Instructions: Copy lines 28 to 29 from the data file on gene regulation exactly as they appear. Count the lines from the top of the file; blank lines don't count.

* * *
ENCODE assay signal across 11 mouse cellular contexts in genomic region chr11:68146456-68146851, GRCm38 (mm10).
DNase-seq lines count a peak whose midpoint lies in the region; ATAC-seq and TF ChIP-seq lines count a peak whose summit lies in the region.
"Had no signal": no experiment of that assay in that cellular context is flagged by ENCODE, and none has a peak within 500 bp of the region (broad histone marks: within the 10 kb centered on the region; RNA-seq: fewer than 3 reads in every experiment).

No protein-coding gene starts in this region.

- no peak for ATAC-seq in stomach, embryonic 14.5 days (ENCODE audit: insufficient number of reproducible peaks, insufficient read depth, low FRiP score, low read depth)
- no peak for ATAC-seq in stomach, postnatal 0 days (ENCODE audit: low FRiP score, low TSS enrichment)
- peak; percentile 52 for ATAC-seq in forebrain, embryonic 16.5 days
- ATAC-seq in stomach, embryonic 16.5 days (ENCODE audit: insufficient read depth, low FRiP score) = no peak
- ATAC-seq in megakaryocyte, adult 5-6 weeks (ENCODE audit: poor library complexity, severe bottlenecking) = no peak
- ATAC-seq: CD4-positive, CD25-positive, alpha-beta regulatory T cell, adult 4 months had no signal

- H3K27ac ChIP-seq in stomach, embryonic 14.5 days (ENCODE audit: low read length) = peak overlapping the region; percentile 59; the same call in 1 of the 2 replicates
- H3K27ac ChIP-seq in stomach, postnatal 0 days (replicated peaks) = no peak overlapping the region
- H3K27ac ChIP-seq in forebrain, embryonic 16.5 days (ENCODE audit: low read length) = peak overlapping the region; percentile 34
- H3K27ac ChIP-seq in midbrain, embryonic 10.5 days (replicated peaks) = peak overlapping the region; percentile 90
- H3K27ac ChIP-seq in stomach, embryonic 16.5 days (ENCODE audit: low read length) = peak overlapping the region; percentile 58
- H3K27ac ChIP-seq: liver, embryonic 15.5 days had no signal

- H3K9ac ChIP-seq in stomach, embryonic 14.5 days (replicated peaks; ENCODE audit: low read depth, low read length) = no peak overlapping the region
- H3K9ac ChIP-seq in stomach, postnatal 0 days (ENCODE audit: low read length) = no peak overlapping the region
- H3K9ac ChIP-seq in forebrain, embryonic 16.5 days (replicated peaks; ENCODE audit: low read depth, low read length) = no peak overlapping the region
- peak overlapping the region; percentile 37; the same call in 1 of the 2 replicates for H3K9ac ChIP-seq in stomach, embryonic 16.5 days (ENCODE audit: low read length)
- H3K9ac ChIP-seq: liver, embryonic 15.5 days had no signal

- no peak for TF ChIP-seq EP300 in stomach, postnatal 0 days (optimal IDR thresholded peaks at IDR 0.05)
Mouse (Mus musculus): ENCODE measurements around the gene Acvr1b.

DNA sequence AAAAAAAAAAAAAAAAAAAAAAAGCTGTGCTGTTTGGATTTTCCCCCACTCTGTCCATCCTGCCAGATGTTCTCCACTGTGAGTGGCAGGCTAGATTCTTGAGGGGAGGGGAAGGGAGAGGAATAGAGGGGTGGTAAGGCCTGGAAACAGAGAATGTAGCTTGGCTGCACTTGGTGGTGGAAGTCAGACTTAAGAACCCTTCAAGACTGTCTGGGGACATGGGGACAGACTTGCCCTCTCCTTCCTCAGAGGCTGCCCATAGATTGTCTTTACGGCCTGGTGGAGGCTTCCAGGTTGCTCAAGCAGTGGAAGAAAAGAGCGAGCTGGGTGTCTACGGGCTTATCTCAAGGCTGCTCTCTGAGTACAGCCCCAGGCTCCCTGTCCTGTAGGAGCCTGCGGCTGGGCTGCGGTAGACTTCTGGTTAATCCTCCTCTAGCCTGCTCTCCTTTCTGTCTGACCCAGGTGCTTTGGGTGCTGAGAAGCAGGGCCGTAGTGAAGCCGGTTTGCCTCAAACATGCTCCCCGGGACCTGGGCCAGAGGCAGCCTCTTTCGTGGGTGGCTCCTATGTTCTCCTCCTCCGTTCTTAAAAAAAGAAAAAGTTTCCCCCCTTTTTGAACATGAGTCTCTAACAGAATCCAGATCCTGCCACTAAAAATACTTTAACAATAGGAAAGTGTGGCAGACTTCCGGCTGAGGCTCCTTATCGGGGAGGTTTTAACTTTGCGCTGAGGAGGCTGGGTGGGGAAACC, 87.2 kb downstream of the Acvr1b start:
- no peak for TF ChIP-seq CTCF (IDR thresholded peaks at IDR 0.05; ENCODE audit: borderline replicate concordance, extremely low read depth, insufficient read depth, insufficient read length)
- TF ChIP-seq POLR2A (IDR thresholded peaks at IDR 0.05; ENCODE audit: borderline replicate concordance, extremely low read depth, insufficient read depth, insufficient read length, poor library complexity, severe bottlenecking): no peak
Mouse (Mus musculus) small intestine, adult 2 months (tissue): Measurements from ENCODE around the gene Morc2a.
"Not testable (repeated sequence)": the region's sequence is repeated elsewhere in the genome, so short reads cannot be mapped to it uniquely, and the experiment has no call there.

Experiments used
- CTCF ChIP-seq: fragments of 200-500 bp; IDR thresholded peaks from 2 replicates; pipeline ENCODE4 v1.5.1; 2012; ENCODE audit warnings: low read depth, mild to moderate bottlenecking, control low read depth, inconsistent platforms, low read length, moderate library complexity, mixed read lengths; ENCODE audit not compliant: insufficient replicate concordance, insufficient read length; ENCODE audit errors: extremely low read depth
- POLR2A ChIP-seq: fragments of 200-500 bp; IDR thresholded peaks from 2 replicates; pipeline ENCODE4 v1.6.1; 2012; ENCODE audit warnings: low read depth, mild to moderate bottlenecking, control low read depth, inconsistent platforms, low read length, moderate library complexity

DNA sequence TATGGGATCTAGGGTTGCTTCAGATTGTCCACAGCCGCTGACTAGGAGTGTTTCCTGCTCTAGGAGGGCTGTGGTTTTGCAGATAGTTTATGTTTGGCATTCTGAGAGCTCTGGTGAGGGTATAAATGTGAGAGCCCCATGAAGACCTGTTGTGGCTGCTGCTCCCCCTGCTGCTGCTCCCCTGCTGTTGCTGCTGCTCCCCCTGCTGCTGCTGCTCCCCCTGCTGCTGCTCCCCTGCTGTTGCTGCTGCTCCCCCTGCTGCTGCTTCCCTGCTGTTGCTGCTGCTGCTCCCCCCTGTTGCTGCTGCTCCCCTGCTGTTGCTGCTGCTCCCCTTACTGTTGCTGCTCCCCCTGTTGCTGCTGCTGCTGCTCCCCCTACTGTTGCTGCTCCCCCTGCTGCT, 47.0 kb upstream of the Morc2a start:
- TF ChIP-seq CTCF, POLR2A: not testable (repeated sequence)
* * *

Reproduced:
"Not testable (repeated sequence)": the region's sequence is repeated elsewhere in the genome, so short reads cannot be mapped to it uniquely, and the experiment has no call there.

Experiments used